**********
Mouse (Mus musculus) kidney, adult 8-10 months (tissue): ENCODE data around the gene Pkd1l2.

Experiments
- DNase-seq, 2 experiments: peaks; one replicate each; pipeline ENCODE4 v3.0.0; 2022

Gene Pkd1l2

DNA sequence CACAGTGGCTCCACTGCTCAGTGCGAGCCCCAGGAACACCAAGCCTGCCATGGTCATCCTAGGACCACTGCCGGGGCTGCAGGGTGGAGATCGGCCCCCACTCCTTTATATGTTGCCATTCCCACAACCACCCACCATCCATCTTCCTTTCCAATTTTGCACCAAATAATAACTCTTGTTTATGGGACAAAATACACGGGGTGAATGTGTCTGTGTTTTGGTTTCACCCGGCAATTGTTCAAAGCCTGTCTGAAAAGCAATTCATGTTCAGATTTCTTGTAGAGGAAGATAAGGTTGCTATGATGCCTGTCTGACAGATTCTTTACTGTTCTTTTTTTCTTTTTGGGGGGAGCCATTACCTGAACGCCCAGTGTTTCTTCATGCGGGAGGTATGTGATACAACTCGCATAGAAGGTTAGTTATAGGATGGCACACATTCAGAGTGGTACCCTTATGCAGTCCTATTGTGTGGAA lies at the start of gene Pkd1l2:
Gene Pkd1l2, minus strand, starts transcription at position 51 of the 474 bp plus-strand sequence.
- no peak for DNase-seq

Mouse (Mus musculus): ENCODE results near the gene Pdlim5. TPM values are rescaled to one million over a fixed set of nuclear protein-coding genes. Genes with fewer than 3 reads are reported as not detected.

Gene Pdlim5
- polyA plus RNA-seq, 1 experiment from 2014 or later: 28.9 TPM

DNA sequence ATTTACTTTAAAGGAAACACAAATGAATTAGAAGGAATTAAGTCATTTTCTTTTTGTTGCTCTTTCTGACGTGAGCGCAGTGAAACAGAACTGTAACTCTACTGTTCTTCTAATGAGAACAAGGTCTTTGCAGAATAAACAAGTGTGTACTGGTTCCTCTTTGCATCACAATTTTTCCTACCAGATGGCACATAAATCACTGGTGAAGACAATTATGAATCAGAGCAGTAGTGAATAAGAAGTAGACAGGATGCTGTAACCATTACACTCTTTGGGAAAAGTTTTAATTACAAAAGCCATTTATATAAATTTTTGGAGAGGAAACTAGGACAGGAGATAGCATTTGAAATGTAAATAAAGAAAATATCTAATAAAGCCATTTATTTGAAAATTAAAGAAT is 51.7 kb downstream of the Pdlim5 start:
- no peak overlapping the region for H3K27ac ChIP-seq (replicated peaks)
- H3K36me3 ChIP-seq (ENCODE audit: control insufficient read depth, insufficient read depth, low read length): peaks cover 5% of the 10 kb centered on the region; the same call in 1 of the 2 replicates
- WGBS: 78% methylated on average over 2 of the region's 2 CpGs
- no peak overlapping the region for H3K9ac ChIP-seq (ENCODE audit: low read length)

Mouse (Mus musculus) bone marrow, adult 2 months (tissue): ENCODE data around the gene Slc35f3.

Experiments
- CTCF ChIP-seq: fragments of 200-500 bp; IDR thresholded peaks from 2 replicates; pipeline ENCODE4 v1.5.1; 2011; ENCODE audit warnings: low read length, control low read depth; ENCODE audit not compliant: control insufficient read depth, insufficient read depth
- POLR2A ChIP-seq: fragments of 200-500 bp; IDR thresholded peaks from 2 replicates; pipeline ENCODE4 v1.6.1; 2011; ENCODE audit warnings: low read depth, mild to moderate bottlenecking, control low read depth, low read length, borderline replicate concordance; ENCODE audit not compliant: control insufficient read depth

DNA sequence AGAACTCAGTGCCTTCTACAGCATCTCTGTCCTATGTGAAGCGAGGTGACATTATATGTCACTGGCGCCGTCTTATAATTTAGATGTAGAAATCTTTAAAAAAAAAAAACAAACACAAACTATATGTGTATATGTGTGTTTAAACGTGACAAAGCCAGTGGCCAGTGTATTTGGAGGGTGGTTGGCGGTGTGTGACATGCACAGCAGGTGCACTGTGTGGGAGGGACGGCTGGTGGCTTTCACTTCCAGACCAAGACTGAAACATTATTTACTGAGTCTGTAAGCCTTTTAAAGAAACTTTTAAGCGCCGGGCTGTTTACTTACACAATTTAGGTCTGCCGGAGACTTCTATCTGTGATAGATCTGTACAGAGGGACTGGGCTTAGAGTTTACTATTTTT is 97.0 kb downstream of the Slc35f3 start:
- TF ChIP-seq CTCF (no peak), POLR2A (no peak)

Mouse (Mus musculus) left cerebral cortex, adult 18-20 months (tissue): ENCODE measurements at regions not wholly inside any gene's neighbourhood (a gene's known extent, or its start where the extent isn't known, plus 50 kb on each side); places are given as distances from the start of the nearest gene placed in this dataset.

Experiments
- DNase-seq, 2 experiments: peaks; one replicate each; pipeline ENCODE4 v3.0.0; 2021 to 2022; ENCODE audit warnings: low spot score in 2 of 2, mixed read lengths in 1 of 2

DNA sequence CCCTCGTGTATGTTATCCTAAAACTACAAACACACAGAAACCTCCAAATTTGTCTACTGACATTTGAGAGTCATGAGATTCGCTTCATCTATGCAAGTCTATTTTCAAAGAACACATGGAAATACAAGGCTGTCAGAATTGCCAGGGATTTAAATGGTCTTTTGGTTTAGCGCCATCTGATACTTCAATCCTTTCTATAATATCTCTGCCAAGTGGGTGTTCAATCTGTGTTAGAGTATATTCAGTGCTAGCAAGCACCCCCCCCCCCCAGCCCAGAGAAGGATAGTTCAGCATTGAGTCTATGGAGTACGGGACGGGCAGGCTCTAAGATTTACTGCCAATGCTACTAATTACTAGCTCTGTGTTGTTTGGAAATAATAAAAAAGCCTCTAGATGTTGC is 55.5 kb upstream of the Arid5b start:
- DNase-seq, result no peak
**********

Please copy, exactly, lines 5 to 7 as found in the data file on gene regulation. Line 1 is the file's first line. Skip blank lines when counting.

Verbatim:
DNA sequence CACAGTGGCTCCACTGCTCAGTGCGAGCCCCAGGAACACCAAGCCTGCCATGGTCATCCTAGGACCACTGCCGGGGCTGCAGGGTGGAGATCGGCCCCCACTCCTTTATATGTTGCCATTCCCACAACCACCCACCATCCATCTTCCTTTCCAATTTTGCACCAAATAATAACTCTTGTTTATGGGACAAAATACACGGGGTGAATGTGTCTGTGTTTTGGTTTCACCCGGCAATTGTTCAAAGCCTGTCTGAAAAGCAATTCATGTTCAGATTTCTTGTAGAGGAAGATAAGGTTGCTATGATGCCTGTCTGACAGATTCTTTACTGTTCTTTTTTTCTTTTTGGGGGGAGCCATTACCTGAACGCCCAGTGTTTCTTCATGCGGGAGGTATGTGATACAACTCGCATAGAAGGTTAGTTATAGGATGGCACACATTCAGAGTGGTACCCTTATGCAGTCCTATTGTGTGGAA lies at the start of gene Pkd1l2:
Gene Pkd1l2, minus strand, starts transcription at position 51 of the 474 bp plus-strand sequence.
- no peak for DNase-seq